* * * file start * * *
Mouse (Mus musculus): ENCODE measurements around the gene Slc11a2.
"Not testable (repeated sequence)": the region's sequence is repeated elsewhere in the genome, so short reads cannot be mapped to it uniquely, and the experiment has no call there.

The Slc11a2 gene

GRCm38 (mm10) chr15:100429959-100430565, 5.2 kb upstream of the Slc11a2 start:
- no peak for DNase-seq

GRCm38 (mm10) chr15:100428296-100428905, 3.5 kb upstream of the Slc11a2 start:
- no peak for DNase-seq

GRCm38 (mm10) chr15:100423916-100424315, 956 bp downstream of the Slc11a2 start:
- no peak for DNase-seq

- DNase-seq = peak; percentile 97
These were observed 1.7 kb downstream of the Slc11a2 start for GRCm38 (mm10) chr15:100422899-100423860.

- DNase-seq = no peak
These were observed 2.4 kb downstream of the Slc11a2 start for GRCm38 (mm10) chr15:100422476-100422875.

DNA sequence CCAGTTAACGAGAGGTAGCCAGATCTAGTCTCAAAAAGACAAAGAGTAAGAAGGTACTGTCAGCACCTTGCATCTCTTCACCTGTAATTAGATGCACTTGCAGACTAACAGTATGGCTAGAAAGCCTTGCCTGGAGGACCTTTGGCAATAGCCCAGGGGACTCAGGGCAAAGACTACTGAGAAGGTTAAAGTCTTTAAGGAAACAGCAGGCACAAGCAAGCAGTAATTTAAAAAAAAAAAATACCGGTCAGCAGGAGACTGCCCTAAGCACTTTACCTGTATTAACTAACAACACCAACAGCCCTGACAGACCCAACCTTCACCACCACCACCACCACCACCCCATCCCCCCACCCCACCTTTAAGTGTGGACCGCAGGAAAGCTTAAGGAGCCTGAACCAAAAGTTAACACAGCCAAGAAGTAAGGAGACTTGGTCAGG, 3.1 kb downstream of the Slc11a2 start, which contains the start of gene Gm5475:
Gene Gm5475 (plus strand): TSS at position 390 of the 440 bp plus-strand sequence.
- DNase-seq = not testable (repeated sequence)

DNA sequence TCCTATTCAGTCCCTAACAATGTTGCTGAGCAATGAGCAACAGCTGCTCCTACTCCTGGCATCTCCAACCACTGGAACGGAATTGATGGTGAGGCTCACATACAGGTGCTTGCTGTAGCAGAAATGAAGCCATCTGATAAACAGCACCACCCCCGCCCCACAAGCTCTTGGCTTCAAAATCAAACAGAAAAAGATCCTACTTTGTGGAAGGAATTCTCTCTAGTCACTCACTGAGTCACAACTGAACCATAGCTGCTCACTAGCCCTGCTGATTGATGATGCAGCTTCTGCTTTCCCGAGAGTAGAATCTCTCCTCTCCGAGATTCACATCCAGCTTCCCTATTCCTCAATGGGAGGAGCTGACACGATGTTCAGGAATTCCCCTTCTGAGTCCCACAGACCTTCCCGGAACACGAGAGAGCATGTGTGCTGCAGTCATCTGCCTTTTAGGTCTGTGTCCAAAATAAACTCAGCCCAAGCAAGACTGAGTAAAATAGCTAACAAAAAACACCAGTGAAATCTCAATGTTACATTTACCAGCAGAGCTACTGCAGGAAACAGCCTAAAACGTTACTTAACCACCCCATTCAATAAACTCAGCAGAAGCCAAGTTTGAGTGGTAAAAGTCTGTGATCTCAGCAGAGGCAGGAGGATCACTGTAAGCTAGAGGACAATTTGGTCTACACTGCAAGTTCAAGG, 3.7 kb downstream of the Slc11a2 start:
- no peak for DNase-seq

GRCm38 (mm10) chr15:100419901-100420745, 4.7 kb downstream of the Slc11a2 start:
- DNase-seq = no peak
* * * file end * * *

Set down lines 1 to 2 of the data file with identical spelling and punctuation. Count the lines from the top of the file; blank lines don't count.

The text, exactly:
Mouse (Mus musculus): ENCODE measurements around the gene Slc11a2.
"Not testable (repeated sequence)": the region's sequence is repeated elsewhere in the genome, so short reads cannot be mapped to it uniquely, and the experiment has no call there.